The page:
Skip to Main content Skip to Navigation
Journal articles

The Gold Pool (1961–1968) and the Fall of the Bretton Woods System: Lessons for Central Bank Cooperation

Abstract : The Gold Pool was probably the most ambitious case of central bank cooperation in history. Major central banks pooled interventions to stabilize the dollar price of gold. Why did it collapse? From at least 1964, the fate of the Pool was, in fact, tied to sterling, the first line of defense for the dollar. Sterling’s devaluation in November 1967 eventually spurred speculation and unbearable losses for the Pool. Inflationary U.S. policies were weakening confidence in the dollar. The demise of the Pool provides a striking example of contagion between reserve currencies and the limits of central bank cooperation.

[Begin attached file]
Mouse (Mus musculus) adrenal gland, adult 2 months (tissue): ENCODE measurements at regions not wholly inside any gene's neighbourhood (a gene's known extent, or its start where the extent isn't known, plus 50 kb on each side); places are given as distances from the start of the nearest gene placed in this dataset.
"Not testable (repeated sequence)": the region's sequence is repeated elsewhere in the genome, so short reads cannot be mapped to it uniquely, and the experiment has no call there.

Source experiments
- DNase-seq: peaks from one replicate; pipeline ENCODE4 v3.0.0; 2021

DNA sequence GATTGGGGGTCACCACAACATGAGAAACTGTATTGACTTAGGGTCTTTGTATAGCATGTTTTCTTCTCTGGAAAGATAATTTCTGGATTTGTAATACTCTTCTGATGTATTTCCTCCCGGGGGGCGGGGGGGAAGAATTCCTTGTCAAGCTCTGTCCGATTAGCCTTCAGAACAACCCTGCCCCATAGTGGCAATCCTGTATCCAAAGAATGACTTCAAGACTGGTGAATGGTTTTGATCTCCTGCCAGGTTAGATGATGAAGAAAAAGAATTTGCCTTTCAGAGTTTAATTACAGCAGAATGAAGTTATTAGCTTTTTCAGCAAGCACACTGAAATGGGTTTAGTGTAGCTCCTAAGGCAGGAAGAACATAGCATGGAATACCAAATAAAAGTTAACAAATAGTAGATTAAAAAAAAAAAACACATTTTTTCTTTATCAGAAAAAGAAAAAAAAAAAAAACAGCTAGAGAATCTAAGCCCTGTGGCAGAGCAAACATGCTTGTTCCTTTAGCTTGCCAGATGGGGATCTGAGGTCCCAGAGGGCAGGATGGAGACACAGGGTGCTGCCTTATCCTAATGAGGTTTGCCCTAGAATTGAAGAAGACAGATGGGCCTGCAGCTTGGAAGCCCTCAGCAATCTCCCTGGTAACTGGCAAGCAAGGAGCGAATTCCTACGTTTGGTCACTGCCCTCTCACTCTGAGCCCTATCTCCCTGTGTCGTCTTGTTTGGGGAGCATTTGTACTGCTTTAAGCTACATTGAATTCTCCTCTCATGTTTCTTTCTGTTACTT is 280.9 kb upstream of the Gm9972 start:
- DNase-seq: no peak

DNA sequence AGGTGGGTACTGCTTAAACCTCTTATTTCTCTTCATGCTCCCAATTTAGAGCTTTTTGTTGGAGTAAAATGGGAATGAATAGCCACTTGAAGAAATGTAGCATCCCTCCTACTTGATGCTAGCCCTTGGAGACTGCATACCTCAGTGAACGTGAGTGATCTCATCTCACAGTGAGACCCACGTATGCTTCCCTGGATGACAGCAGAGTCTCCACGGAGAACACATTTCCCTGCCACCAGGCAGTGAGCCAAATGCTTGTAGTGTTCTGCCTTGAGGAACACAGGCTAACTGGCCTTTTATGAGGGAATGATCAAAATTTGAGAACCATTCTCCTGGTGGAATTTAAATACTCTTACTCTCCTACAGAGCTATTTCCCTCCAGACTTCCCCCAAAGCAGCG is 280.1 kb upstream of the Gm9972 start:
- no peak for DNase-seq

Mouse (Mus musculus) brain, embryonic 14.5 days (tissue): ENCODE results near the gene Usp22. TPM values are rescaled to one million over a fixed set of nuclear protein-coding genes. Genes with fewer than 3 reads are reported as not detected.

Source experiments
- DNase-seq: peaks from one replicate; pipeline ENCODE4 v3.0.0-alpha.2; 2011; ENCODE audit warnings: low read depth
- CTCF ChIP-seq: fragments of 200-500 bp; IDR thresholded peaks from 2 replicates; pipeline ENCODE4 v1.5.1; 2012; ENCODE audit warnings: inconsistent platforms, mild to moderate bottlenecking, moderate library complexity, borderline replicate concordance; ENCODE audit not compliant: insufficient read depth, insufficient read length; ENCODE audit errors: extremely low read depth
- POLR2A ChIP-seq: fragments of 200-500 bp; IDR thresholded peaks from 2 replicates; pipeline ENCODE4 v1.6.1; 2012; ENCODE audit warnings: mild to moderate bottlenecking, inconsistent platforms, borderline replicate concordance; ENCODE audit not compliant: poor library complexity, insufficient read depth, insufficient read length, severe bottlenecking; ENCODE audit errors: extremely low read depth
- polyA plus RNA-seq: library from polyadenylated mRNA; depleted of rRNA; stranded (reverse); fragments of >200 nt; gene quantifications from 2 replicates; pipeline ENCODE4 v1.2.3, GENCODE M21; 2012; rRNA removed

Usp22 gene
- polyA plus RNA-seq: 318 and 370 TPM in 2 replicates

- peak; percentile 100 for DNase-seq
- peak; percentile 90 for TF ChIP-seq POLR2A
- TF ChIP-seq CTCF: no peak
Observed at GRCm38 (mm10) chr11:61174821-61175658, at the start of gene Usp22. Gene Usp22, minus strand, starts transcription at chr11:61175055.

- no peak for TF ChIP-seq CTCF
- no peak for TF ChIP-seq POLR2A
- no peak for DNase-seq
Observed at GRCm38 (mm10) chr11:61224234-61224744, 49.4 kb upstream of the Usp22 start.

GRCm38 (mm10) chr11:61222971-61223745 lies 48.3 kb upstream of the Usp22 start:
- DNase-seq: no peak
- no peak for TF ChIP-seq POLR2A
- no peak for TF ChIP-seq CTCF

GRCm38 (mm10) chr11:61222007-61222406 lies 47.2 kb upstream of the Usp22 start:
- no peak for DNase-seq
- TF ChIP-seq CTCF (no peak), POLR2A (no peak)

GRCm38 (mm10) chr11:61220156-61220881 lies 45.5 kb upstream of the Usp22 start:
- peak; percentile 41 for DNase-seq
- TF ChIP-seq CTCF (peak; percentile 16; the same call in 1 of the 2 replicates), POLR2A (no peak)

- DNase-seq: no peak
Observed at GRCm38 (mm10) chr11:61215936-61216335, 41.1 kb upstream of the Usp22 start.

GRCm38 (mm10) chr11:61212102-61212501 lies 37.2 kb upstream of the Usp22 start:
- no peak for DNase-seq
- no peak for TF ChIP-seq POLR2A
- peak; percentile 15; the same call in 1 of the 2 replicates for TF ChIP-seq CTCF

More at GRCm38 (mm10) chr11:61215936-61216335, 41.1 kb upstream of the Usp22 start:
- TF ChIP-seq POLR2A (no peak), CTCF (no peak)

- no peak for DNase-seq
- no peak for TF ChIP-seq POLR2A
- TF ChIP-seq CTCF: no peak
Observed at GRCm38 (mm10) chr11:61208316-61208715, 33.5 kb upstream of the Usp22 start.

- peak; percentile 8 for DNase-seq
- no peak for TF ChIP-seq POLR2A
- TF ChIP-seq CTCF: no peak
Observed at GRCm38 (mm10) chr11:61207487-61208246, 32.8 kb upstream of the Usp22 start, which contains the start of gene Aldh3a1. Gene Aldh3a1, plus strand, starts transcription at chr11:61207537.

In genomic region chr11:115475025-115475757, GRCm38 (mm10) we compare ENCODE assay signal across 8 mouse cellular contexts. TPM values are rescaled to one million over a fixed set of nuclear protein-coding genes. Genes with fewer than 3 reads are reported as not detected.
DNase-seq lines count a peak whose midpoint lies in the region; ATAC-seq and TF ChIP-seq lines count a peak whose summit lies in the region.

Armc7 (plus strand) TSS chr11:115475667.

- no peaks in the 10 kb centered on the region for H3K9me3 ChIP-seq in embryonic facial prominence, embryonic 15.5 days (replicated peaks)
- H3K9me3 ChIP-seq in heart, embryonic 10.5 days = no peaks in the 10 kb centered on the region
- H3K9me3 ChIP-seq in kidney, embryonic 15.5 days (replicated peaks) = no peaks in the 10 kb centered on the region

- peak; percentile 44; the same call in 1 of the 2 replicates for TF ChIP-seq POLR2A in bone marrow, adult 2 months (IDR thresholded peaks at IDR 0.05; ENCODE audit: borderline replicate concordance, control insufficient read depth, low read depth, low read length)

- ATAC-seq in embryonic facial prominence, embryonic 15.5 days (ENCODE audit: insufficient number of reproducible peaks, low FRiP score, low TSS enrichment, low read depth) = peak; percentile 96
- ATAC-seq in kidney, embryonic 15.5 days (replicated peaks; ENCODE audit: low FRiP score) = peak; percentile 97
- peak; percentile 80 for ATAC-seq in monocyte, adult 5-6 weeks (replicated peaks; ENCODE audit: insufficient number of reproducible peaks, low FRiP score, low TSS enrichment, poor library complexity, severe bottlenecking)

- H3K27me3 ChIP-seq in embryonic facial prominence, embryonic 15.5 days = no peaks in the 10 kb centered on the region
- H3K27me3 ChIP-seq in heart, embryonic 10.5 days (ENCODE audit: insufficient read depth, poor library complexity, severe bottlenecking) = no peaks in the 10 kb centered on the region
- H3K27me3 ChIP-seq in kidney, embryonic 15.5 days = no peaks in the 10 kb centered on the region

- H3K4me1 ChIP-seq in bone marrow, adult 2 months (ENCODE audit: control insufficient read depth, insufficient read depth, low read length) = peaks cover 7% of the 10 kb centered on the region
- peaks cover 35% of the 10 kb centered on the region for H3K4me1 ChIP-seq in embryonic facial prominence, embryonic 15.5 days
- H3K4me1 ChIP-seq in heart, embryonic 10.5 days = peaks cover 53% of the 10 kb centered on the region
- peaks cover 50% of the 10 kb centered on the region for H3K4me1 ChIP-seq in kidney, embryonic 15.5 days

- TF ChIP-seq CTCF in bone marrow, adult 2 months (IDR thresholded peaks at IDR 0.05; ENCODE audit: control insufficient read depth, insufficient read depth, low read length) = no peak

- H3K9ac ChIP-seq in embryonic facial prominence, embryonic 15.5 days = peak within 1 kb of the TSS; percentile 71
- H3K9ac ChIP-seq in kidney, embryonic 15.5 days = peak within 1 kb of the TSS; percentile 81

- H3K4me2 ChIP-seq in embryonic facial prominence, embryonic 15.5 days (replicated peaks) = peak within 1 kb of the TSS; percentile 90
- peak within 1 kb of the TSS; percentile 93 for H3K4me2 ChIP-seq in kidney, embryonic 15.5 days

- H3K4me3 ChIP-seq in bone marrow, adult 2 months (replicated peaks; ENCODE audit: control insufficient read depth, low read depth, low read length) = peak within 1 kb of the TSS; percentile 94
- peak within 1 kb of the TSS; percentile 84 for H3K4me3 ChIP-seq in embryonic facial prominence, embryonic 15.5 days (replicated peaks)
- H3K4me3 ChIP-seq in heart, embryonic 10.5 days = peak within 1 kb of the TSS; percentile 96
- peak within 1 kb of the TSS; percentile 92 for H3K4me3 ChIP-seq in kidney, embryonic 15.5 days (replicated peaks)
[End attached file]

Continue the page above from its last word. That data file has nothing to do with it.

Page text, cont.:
Document type :
Journal articles
Complete list of metadata

https://halshs.archives-ouvertes.fr/halshs-02491748
Contributor : Caroline Bauer <>
Submitted on : Wednesday, February 26, 2020 - 12:46:39 PM
Last modification on : Friday, February 5, 2021 - 3:01:34 AM

Links full text

Identifiers

Citation

Michael Bordo, Eric Monnet, Alain Naef. The Gold Pool (1961–1968) and the Fall of the Bretton Woods System: Lessons for Central Bank Cooperation. Journal of Economic History, Cambridge University Press (CUP), 2019, 79 (4), pp.1027-1059. ⟨10.1017/S0022050719000548⟩. ⟨halshs-02491748⟩

Share

Metrics

Record views

186